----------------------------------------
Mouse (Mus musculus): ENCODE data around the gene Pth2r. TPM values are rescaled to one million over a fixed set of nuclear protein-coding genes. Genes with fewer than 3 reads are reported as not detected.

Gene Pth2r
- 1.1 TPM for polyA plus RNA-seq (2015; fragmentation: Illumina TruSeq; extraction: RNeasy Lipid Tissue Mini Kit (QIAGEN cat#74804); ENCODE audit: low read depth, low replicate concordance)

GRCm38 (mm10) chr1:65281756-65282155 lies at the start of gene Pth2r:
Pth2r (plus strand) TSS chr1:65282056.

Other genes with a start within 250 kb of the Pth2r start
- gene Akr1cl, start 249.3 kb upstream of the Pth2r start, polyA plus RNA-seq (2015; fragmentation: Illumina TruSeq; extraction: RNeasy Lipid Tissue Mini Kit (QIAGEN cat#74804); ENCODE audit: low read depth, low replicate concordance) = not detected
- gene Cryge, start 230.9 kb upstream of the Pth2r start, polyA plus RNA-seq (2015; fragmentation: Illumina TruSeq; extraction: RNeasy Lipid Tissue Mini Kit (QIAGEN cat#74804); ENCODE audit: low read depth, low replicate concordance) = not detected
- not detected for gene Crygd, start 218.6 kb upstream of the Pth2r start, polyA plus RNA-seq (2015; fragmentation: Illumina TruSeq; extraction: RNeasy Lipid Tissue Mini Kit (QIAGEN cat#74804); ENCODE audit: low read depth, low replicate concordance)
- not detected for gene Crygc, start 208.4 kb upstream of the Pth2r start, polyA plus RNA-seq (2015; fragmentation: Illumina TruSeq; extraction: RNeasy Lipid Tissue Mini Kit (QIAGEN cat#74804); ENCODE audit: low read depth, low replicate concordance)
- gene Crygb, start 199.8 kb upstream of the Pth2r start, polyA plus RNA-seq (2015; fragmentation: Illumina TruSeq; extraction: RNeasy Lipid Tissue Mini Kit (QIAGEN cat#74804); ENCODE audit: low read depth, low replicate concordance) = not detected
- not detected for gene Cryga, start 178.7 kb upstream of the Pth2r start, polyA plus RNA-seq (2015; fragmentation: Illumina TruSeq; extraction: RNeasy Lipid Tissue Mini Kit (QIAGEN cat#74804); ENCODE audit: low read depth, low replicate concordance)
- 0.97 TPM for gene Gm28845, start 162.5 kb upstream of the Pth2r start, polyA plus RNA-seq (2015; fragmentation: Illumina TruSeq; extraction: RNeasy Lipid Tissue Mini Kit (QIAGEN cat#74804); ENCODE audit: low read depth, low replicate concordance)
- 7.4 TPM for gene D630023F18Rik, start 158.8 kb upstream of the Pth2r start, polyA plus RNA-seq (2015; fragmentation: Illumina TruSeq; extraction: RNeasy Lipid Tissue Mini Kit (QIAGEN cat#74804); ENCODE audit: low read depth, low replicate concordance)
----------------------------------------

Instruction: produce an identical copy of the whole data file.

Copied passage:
Mouse (Mus musculus): ENCODE data around the gene Pth2r. TPM values are rescaled to one million over a fixed set of nuclear protein-coding genes. Genes with fewer than 3 reads are reported as not detected.

Gene Pth2r
- 1.1 TPM for polyA plus RNA-seq (2015; fragmentation: Illumina TruSeq; extraction: RNeasy Lipid Tissue Mini Kit (QIAGEN cat#74804); ENCODE audit: low read depth, low replicate concordance)

GRCm38 (mm10) chr1:65281756-65282155 lies at the start of gene Pth2r:
Pth2r (plus strand) TSS chr1:65282056.

Other genes with a start within 250 kb of the Pth2r start
- gene Akr1cl, start 249.3 kb upstream of the Pth2r start, polyA plus RNA-seq (2015; fragmentation: Illumina TruSeq; extraction: RNeasy Lipid Tissue Mini Kit (QIAGEN cat#74804); ENCODE audit: low read depth, low replicate concordance) = not detected
- gene Cryge, start 230.9 kb upstream of the Pth2r start, polyA plus RNA-seq (2015; fragmentation: Illumina TruSeq; extraction: RNeasy Lipid Tissue Mini Kit (QIAGEN cat#74804); ENCODE audit: low read depth, low replicate concordance) = not detected
- not detected for gene Crygd, start 218.6 kb upstream of the Pth2r start, polyA plus RNA-seq (2015; fragmentation: Illumina TruSeq; extraction: RNeasy Lipid Tissue Mini Kit (QIAGEN cat#74804); ENCODE audit: low read depth, low replicate concordance)
- not detected for gene Crygc, start 208.4 kb upstream of the Pth2r start, polyA plus RNA-seq (2015; fragmentation: Illumina TruSeq; extraction: RNeasy Lipid Tissue Mini Kit (QIAGEN cat#74804); ENCODE audit: low read depth, low replicate concordance)
- gene Crygb, start 199.8 kb upstream of the Pth2r start, polyA plus RNA-seq (2015; fragmentation: Illumina TruSeq; extraction: RNeasy Lipid Tissue Mini Kit (QIAGEN cat#74804); ENCODE audit: low read depth, low replicate concordance) = not detected
- not detected for gene Cryga, start 178.7 kb upstream of the Pth2r start, polyA plus RNA-seq (2015; fragmentation: Illumina TruSeq; extraction: RNeasy Lipid Tissue Mini Kit (QIAGEN cat#74804); ENCODE audit: low read depth, low replicate concordance)
- 0.97 TPM for gene Gm28845, start 162.5 kb upstream of the Pth2r start, polyA plus RNA-seq (2015; fragmentation: Illumina TruSeq; extraction: RNeasy Lipid Tissue Mini Kit (QIAGEN cat#74804); ENCODE audit: low read depth, low replicate concordance)
- 7.4 TPM for gene D630023F18Rik, start 158.8 kb upstream of the Pth2r start, polyA plus RNA-seq (2015; fragmentation: Illumina TruSeq; extraction: RNeasy Lipid Tissue Mini Kit (QIAGEN cat#74804); ENCODE audit: low read depth, low replicate concordance)